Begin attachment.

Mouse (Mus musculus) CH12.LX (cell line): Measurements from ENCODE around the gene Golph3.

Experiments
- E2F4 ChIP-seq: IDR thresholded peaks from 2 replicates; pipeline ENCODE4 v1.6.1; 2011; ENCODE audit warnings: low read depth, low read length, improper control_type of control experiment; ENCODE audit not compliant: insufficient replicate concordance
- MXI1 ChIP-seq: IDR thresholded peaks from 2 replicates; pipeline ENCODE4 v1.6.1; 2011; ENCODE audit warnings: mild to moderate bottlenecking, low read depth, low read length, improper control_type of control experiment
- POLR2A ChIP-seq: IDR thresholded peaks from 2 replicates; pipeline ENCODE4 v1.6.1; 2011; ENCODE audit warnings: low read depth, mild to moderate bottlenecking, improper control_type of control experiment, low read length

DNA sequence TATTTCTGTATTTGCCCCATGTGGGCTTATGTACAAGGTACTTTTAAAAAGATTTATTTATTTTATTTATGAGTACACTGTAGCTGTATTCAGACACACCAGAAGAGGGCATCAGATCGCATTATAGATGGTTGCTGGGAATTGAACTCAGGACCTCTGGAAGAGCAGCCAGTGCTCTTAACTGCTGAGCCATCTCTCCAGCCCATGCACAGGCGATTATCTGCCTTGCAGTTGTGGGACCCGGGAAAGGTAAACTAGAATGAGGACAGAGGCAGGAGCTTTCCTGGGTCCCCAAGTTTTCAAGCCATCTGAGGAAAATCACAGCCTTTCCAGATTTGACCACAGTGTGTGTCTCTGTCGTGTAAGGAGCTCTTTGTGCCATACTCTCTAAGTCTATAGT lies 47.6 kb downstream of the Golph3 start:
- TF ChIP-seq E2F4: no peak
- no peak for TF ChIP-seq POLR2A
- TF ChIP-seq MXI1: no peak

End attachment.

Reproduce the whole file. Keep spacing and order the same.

Mouse (Mus musculus) CH12.LX (cell line): Measurements from ENCODE around the gene Golph3.

Experiments
- E2F4 ChIP-seq: IDR thresholded peaks from 2 replicates; pipeline ENCODE4 v1.6.1; 2011; ENCODE audit warnings: low read depth, low read length, improper control_type of control experiment; ENCODE audit not compliant: insufficient replicate concordance
- MXI1 ChIP-seq: IDR thresholded peaks from 2 replicates; pipeline ENCODE4 v1.6.1; 2011; ENCODE audit warnings: mild to moderate bottlenecking, low read depth, low read length, improper control_type of control experiment
- POLR2A ChIP-seq: IDR thresholded peaks from 2 replicates; pipeline ENCODE4 v1.6.1; 2011; ENCODE audit warnings: low read depth, mild to moderate bottlenecking, improper control_type of control experiment, low read length

DNA sequence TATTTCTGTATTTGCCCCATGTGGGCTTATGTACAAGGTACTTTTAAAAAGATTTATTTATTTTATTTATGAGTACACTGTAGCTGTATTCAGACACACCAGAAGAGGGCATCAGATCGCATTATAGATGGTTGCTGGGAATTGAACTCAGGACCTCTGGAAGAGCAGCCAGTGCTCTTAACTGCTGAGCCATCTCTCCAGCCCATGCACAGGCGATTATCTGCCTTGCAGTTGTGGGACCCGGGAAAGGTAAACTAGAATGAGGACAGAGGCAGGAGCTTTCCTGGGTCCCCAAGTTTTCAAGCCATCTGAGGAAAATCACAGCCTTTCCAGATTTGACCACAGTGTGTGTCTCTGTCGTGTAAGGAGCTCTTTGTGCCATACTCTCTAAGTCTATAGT lies 47.6 kb downstream of the Golph3 start:
- TF ChIP-seq E2F4: no peak
- no peak for TF ChIP-seq POLR2A
- TF ChIP-seq MXI1: no peak